Nothing like a Sunday stroll through a cemetery. What a history lesson! Why just today, while visiting Marilyn Monroe’s crypt, I learned that the man buried above Marilyn Monroe, Richard F. Poncher, was such a fan that he requested to be turned upside down so he could face Marilyn for eternity. That much of a sycophant I ain’t.
And while celebrity grave hopping, I run into another Marilyn fan. His name is Emanuel Emanuele. We got to yakking and he tells me that he has the original Los Angeles Times newspaper (1962) with the headline announcing Marilyn’s death! This fellow is a gigundo collector of classic Hollywood and, thus, a living encyclopedia of that era. I’m sure TCM’s scholarly host, Robert Osborne, has nothing on Emanuel. (TCM, by the way, is Emanuel’s favorite channel.) Actor, artist, and cosmetologist, Emanuel applied his skills to the creation of the first Marilyn coloring book entitled, “Color Me Marilyn.” A classy, fun tome, Emanuel sketched each and every detailed page. What a talent! Emanuel hopes this will turn into a series, as he’s interested in doing a coloring book on Dean Martin, Elvis, Humphrey Bogart, and Judy Garland, as well.
When I tell him that I’m a journalist, he insists that I do a story on him. “Ruby, I will give you an exclusive.” Well, my little English pointer ears just perk right up. We convene on the stone bench near Marilyn.
Ruby Comer: Okay, let’s get right to it. What do you want to tell me?
Emanuel Emanuele: I’m HIV-positive and have never been public about it. I was diagnosed in 1991.
Jumpin’ Jehovah, that’s twenty years. Why come forth now, Emanuel?
Well…let’s see. [He stumbles for several seconds.] It was the last secret I wanted to give “power” to. I’m feeling more comfortable with myself now and have integrated my life with more self-acceptance and less fear. I hope that by revealing my status I can serve a higher purpose and help others.
You said you kept it a secret publicly. What was the fear?
Plain and simple, I just didn’t want to be rejected. HIV has received better understanding and compassion these days, but so many people are still afraid, stereotype, and label.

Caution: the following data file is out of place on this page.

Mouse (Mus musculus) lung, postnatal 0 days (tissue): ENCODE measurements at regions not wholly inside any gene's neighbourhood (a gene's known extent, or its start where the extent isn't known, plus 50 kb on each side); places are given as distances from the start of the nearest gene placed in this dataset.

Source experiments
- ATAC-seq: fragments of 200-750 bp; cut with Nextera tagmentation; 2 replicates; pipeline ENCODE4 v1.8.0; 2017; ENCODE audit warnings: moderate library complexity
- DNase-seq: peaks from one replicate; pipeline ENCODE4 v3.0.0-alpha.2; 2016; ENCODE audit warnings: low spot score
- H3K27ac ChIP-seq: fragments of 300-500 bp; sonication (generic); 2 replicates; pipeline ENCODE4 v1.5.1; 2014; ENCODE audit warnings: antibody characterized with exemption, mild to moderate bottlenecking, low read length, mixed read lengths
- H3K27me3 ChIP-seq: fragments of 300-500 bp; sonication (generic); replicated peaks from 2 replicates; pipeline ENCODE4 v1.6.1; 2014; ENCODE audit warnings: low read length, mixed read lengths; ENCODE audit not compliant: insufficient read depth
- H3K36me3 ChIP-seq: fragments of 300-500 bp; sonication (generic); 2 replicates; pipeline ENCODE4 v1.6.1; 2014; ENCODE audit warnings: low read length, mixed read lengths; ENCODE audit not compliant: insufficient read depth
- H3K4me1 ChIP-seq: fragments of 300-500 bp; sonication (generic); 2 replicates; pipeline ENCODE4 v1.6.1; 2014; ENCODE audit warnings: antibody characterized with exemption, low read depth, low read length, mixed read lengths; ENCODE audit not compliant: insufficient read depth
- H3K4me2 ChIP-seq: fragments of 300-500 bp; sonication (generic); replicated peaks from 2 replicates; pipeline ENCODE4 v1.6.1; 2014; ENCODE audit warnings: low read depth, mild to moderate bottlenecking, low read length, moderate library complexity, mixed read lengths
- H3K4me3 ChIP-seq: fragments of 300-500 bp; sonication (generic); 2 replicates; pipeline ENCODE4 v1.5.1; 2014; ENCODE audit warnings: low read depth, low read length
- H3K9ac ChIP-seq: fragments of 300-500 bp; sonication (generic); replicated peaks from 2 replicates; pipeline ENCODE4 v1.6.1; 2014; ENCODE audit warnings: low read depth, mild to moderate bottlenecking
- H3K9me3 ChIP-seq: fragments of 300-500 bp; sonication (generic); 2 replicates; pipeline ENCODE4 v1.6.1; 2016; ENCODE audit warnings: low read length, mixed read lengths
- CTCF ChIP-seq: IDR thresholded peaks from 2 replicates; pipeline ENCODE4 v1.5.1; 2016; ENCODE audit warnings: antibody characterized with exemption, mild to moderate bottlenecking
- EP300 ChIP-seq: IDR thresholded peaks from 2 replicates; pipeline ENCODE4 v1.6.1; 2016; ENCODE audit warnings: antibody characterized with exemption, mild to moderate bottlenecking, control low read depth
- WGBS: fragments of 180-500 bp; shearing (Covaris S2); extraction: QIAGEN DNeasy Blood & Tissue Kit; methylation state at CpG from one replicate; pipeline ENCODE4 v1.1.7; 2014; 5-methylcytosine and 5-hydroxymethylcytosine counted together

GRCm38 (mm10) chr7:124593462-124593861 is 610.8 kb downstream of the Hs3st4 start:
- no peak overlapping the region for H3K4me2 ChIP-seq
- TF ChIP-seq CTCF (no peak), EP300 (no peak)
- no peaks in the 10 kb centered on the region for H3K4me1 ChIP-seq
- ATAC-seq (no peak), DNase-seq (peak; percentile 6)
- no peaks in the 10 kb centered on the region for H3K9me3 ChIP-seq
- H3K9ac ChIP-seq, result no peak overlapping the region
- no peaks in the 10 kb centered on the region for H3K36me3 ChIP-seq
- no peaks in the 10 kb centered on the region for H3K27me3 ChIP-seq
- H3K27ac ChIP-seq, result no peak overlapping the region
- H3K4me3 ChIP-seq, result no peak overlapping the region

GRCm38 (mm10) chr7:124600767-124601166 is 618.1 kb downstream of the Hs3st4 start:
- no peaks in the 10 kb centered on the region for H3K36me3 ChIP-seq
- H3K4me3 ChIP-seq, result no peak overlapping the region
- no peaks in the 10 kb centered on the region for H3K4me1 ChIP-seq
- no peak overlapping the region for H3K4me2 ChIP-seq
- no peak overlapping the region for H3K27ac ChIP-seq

True. How has living with HIV impacted you?
It changed my life enormously. I feel closer to God; I am on a strong spiritual path and have compassion for people with other illnesses. It also shows me how valuable life is. I’ve learned to overcome and remove fear thanks to my guiding spiritual principles.
Can you name those principles?
For twenty-six years I’ve read my daily lesson in A Course in Miracles. It is based on love and forgiveness and it keeps my mind free from fear.
Any idea how you contracted the disease?
Oh yes, I remember it well. It was around the time that I witnessed an assault on the street. [Too many people are brushing by us to visit Marilyn so we pickup and move to a grassy area near Merv Griffin’s tombstone that reads: “I will not be right back after these messages.” We laugh and Emanuel continues.] I jumped out of my car and rescued this stranger. Afterward, my hands were full of small paper cuts and I was soaked with blood that was dripping from my elbows. Shortly after that incident, I went for a blood test, which was something I did routinely. It came up detectable. I was stunned. The medical staff’s theory is that I contracted HIV from the open cuts on my hands.